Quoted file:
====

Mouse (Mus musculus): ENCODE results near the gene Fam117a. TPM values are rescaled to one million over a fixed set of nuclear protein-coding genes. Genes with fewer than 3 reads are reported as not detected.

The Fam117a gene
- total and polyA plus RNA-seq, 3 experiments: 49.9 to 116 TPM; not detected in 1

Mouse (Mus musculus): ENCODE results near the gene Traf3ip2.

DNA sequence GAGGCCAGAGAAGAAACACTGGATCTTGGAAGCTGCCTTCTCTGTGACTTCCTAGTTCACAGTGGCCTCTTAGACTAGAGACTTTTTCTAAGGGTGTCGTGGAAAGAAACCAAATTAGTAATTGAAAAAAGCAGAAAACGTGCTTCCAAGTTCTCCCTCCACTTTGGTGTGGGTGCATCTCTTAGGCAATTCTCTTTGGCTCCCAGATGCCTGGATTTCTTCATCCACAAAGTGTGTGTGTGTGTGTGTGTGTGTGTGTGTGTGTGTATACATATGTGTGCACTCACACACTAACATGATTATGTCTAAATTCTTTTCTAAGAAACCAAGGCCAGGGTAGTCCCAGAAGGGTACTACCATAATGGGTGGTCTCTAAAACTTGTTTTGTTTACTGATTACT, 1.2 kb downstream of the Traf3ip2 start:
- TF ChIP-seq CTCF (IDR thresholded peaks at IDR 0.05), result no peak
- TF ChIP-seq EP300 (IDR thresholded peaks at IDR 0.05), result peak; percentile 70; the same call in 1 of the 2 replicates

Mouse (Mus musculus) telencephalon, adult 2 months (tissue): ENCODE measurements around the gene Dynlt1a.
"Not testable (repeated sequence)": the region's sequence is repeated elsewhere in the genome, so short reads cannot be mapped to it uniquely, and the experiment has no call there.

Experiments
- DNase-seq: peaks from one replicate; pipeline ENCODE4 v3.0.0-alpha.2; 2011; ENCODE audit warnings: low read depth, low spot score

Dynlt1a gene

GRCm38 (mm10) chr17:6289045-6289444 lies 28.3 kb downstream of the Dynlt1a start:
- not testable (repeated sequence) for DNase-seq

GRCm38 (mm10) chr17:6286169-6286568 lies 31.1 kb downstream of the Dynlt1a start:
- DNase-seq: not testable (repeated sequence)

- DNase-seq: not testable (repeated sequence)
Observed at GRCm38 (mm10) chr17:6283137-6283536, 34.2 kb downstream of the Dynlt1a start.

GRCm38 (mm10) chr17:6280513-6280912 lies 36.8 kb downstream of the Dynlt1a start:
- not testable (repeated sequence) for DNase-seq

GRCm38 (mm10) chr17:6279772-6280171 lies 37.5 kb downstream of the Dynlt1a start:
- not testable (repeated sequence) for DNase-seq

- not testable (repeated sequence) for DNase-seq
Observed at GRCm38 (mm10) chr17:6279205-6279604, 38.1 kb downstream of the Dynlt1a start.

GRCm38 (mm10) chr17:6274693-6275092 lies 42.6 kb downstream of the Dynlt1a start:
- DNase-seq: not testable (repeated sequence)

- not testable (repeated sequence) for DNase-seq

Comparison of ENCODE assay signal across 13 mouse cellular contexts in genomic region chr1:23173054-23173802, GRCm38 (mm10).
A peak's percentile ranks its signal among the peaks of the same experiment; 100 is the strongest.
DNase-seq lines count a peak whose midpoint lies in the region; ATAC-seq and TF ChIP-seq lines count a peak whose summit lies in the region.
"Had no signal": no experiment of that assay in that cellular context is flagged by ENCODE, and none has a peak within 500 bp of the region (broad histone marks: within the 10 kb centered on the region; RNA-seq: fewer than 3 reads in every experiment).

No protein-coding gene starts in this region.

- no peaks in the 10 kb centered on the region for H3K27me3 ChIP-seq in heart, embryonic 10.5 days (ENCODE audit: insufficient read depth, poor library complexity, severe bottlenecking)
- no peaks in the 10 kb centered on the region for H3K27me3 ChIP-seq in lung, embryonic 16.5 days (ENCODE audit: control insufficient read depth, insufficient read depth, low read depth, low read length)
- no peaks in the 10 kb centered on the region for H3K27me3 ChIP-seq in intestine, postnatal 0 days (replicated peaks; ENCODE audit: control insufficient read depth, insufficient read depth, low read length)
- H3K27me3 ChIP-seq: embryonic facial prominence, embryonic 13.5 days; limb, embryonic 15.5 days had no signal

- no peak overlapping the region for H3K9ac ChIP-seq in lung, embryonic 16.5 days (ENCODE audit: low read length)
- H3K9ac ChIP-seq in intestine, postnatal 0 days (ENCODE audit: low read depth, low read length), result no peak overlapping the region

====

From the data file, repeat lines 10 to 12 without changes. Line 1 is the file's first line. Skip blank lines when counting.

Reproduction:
Experiments
- DNase-seq: peaks from one replicate; pipeline ENCODE4 v3.0.0-alpha.2; 2011; ENCODE audit warnings: low read depth, low spot score

Dynlt1a gene